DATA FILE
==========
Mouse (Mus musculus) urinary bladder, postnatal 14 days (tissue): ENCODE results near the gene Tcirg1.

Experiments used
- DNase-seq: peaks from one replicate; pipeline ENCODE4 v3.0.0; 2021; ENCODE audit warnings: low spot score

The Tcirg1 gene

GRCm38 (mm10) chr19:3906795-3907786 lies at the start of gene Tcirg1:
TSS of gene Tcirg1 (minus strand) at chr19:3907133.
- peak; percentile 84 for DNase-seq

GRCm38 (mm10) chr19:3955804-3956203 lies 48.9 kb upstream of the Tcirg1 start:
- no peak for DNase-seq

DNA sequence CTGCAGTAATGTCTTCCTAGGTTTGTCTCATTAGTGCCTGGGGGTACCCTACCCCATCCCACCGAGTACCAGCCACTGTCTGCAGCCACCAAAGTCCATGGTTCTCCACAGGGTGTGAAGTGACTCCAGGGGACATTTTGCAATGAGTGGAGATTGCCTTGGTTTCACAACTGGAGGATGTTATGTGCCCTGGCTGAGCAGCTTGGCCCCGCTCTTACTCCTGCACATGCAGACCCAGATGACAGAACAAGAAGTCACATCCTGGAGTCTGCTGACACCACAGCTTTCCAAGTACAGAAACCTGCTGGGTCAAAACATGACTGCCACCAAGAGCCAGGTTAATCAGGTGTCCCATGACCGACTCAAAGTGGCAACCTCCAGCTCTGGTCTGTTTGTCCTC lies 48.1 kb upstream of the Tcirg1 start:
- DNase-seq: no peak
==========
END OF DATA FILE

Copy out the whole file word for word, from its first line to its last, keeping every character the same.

Mouse (Mus musculus) urinary bladder, postnatal 14 days (tissue): ENCODE results near the gene Tcirg1.

Experiments used
- DNase-seq: peaks from one replicate; pipeline ENCODE4 v3.0.0; 2021; ENCODE audit warnings: low spot score

The Tcirg1 gene

GRCm38 (mm10) chr19:3906795-3907786 lies at the start of gene Tcirg1:
TSS of gene Tcirg1 (minus strand) at chr19:3907133.
- peak; percentile 84 for DNase-seq

GRCm38 (mm10) chr19:3955804-3956203 lies 48.9 kb upstream of the Tcirg1 start:
- no peak for DNase-seq

DNA sequence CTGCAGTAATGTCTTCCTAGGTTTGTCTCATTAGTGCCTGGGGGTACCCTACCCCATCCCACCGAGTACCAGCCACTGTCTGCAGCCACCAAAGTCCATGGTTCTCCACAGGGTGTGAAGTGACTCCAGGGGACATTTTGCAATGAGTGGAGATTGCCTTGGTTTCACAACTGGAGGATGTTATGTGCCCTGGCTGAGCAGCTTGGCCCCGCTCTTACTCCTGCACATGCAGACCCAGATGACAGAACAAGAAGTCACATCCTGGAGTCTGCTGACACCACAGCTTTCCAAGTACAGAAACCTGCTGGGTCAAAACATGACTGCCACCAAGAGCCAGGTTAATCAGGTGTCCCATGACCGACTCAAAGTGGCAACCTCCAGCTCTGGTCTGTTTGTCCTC lies 48.1 kb upstream of the Tcirg1 start:
- DNase-seq: no peak